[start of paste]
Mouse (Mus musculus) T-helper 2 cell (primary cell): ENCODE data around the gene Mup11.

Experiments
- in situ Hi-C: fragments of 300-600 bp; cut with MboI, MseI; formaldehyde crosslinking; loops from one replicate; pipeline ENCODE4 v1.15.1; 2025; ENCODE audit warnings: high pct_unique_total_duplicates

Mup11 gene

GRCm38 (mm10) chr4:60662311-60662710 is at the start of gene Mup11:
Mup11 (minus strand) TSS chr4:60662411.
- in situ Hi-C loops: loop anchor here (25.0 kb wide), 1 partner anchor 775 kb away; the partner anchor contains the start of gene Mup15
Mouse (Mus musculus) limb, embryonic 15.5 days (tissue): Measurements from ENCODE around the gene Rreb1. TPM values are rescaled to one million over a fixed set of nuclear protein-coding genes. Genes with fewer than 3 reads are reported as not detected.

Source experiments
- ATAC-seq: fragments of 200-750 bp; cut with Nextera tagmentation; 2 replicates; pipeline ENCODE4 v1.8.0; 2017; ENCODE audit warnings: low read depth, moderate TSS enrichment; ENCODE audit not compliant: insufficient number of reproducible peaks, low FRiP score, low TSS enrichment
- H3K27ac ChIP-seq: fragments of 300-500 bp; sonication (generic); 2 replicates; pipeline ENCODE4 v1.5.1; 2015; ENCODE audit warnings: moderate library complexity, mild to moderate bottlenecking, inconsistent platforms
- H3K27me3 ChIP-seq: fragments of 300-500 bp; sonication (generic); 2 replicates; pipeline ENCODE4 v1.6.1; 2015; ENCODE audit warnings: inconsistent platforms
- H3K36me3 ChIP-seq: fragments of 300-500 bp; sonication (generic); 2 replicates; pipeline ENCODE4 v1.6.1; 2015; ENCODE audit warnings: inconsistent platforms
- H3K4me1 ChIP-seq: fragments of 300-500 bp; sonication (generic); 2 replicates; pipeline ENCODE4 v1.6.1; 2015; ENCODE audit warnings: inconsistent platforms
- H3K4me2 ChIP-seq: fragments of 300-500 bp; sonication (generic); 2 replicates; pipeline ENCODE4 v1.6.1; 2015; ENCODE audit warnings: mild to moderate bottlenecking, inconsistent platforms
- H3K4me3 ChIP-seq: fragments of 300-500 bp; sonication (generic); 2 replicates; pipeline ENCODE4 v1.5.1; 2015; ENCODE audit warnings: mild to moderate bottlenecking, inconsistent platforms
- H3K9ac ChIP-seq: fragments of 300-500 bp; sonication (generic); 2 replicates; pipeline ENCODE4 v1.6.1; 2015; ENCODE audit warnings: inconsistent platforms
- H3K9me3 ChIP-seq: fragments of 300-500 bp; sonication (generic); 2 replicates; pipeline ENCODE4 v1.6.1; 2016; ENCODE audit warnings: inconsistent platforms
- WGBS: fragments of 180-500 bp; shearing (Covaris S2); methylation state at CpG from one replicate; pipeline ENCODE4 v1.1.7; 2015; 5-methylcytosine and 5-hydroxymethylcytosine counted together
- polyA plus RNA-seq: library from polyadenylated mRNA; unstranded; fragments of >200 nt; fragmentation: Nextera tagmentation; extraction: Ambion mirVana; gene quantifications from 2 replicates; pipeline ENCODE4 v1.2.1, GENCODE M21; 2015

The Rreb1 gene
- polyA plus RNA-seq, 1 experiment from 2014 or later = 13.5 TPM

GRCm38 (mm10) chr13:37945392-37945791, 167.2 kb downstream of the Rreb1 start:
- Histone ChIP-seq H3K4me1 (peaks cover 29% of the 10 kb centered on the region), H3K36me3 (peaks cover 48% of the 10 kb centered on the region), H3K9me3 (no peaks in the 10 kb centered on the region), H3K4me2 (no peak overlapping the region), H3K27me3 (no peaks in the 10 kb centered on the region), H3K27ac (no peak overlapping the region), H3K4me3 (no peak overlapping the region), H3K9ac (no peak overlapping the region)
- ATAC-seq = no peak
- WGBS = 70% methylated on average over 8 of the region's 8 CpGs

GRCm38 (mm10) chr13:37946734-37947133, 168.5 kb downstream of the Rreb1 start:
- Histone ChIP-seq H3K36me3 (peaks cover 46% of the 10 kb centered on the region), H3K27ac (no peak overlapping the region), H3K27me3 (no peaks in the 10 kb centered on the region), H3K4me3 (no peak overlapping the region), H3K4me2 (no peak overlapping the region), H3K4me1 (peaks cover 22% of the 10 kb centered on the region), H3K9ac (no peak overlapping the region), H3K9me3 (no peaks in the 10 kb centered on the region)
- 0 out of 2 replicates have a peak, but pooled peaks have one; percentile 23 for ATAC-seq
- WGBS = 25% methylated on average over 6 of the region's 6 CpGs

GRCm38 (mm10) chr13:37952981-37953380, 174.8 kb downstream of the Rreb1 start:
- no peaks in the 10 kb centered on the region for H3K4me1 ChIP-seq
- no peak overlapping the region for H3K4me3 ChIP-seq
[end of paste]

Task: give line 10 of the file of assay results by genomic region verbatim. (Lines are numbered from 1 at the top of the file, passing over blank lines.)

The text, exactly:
- ATAC-seq: fragments of 200-750 bp; cut with Nextera tagmentation; 2 replicates; pipeline ENCODE4 v1.8.0; 2017; ENCODE audit warnings: low read depth, moderate TSS enrichment; ENCODE audit not compliant: insufficient number of reproducible peaks, low FRiP score, low TSS enrichment